Data Center

Four Steps to Maintaining your Generator

Maintaining your generator is a critical step in keeping your data center up and running in the case of power failure. The industry average is nearly three outages per year from natural disasters, human error, power outages or routine maintenance.

Houston, Data Center, Generators, Power

It’s important to run regular tests to ensure your generator can operate at peak performance if needed.

WEEKLY: Generators should be exercised regularly. Generally, a weekly run schedule is employed. Often a generator will run for 30 minutes during a testing phase.

MONTHLY: It’s recommended that a monthly load test is performed. In these situations, a generator is fired and the ATS is manually switched to generator. This forces the generator to carry the IT load. Once complete, the process is reversed and all settings are put back in auto. A load test stresses a generator

more heavily. The added load will increase the temperatures in the exhaust system and burn off any lingering hydrocarbons.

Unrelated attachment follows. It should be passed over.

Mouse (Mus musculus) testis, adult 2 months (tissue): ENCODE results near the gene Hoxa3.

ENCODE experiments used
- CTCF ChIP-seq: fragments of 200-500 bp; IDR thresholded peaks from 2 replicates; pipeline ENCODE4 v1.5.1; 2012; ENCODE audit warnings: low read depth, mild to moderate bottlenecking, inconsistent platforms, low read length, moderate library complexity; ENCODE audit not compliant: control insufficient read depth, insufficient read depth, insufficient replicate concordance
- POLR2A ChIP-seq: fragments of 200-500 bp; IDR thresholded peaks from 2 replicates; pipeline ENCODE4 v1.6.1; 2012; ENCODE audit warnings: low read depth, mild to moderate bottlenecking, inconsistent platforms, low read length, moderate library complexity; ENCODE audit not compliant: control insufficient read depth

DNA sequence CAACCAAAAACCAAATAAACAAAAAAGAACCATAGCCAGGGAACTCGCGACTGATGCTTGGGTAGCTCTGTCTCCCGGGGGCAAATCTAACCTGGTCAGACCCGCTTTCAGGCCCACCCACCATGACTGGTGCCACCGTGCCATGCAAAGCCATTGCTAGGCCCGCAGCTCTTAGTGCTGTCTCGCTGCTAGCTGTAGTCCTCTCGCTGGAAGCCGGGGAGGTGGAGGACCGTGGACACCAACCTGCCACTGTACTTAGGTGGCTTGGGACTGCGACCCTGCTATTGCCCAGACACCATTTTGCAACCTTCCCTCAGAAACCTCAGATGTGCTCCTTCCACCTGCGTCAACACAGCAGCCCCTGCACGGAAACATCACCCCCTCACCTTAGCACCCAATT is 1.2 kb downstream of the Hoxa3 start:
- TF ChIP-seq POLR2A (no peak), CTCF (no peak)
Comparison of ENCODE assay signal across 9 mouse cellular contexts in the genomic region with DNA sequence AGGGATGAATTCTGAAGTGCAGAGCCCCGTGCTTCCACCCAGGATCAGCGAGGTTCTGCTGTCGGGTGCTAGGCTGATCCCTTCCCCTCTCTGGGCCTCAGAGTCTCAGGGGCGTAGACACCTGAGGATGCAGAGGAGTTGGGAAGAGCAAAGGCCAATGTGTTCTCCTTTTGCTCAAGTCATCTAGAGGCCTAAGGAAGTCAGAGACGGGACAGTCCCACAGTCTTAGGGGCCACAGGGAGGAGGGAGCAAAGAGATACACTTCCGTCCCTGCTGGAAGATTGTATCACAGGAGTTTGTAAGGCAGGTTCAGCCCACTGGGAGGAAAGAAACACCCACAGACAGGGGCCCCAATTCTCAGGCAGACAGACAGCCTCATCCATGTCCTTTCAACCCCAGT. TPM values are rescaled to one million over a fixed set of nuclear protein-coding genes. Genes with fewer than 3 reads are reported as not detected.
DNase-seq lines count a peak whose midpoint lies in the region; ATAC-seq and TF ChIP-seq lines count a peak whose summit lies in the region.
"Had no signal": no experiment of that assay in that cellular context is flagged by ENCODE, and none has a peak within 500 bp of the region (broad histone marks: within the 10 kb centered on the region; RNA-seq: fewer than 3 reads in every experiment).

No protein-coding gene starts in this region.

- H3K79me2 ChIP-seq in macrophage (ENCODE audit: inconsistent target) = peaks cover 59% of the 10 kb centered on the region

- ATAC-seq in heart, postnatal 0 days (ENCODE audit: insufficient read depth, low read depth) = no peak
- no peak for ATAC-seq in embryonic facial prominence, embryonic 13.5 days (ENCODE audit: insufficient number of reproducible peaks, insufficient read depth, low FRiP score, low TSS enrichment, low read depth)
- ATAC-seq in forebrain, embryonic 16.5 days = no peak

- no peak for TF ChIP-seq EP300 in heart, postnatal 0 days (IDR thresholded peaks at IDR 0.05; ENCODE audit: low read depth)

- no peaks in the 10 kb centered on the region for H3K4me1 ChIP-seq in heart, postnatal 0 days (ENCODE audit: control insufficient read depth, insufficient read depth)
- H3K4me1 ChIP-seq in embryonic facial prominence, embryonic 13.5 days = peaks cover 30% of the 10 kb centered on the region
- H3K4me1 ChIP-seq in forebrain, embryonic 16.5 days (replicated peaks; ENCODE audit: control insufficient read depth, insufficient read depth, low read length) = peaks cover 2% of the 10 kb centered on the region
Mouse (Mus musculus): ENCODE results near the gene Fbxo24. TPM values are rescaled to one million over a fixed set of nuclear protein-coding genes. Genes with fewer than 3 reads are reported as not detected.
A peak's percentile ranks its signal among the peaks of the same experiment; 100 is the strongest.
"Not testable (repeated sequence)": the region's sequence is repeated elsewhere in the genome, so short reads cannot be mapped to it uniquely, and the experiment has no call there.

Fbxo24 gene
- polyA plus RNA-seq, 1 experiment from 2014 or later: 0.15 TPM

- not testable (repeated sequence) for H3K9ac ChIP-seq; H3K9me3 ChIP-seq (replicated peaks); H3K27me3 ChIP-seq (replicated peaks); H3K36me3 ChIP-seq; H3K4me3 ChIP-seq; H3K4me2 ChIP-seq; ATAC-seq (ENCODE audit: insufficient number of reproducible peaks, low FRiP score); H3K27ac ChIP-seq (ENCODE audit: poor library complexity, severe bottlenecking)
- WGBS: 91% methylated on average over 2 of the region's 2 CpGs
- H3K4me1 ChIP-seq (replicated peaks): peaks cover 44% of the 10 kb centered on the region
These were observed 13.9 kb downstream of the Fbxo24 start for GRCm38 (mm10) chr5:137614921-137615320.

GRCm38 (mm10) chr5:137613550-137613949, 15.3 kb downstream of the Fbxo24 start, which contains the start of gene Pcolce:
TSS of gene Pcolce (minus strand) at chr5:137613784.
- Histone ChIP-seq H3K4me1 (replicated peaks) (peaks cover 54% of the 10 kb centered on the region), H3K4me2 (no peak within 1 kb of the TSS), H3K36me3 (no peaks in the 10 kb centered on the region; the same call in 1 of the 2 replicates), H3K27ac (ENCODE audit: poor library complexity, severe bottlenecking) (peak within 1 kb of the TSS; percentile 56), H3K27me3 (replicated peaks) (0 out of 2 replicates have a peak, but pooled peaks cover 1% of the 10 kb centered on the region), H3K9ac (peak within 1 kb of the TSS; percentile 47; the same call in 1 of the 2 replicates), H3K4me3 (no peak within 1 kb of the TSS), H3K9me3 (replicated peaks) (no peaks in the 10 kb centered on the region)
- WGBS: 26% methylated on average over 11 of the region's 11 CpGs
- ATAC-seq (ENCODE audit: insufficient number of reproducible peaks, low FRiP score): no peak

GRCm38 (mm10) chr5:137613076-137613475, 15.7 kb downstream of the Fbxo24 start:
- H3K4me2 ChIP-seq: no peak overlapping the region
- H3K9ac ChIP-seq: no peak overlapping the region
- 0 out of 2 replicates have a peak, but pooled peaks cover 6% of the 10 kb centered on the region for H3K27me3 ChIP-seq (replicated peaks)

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QUARTERLY: A certified technician should inspect your unit quarterly and change the engine oil. During these events, the generator will be put in shutdown mode, which means without an N+1 power configuration you run the risk of outage.

ANNUALLY: Generator batteries should also be closely monitored and replaced every 3-5 years. Deep cycle sealed batteries are recommended. More cranking amps will be to your benefit in those cold months. As per your manufacturer, schedule any plugs, filters or coolants that need to be replaced.

Remember when working around a generator, ALWAYS put it in manual or emergency stop. The last thing you want is for it to fire while you have your hand anywhere near the unit.

Whenever working around generators, be sure to wear hearing protection. After any maintenance is performed, you should run through a “back in auto” checklist to ensure all systems are prepared to carry the IT load.